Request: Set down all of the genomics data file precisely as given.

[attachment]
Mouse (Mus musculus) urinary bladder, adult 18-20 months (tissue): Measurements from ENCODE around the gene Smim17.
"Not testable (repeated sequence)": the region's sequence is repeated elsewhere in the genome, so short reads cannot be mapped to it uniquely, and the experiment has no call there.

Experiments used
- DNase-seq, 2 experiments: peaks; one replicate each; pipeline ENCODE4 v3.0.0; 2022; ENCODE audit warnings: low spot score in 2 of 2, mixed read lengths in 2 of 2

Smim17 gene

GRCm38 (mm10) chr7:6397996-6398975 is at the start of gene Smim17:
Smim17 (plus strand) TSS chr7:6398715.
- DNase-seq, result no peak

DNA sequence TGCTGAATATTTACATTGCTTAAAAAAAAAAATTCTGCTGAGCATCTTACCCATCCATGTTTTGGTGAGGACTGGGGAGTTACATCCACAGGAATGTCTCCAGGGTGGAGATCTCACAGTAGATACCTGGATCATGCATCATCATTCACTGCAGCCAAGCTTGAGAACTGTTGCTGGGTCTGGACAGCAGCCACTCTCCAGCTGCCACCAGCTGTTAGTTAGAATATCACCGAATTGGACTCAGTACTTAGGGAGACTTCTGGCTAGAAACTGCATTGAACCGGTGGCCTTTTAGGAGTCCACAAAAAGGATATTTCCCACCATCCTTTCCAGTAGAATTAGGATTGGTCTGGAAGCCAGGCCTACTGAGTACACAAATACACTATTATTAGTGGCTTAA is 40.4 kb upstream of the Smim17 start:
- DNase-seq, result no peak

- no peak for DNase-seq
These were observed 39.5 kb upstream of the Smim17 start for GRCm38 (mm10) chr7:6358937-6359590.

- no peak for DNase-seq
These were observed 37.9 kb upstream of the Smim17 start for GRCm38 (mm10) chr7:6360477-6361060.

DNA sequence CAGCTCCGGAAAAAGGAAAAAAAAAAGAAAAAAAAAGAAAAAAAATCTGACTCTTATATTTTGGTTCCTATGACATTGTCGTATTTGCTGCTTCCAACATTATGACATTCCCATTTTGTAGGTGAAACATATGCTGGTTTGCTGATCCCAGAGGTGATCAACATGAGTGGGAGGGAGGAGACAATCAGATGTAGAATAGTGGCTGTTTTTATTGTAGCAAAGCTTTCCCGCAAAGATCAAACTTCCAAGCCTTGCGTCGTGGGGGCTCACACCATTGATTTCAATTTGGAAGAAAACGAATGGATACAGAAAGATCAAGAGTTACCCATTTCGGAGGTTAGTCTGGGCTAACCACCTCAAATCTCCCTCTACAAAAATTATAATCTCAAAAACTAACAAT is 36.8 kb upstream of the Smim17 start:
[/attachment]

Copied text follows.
Mouse (Mus musculus) urinary bladder, adult 18-20 months (tissue): Measurements from ENCODE around the gene Smim17.
"Not testable (repeated sequence)": the region's sequence is repeated elsewhere in the genome, so short reads cannot be mapped to it uniquely, and the experiment has no call there.

Experiments used
- DNase-seq, 2 experiments: peaks; one replicate each; pipeline ENCODE4 v3.0.0; 2022; ENCODE audit warnings: low spot score in 2 of 2, mixed read lengths in 2 of 2

Smim17 gene

GRCm38 (mm10) chr7:6397996-6398975 is at the start of gene Smim17:
Smim17 (plus strand) TSS chr7:6398715.
- DNase-seq, result no peak

DNA sequence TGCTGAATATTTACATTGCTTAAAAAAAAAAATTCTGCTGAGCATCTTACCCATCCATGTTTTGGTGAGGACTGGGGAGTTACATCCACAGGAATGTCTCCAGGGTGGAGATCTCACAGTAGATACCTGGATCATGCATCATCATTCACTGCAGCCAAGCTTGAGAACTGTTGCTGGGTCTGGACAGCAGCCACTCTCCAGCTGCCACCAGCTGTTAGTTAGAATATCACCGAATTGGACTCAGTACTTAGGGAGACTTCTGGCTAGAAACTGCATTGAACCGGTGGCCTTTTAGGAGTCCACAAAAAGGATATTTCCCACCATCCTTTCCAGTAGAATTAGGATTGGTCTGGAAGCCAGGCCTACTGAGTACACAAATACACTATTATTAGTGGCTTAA is 40.4 kb upstream of the Smim17 start:
- DNase-seq, result no peak

- no peak for DNase-seq
These were observed 39.5 kb upstream of the Smim17 start for GRCm38 (mm10) chr7:6358937-6359590.

- no peak for DNase-seq
These were observed 37.9 kb upstream of the Smim17 start for GRCm38 (mm10) chr7:6360477-6361060.

DNA sequence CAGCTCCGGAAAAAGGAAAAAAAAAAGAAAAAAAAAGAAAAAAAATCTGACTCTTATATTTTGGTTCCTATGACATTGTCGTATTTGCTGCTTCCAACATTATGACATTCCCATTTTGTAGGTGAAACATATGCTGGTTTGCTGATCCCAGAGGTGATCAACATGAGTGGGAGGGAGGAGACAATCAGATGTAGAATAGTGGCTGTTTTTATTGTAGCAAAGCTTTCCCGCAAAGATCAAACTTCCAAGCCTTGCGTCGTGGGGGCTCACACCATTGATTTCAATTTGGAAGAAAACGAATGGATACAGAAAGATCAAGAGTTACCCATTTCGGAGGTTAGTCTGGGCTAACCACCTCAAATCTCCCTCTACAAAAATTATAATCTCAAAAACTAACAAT is 36.8 kb upstream of the Smim17 start: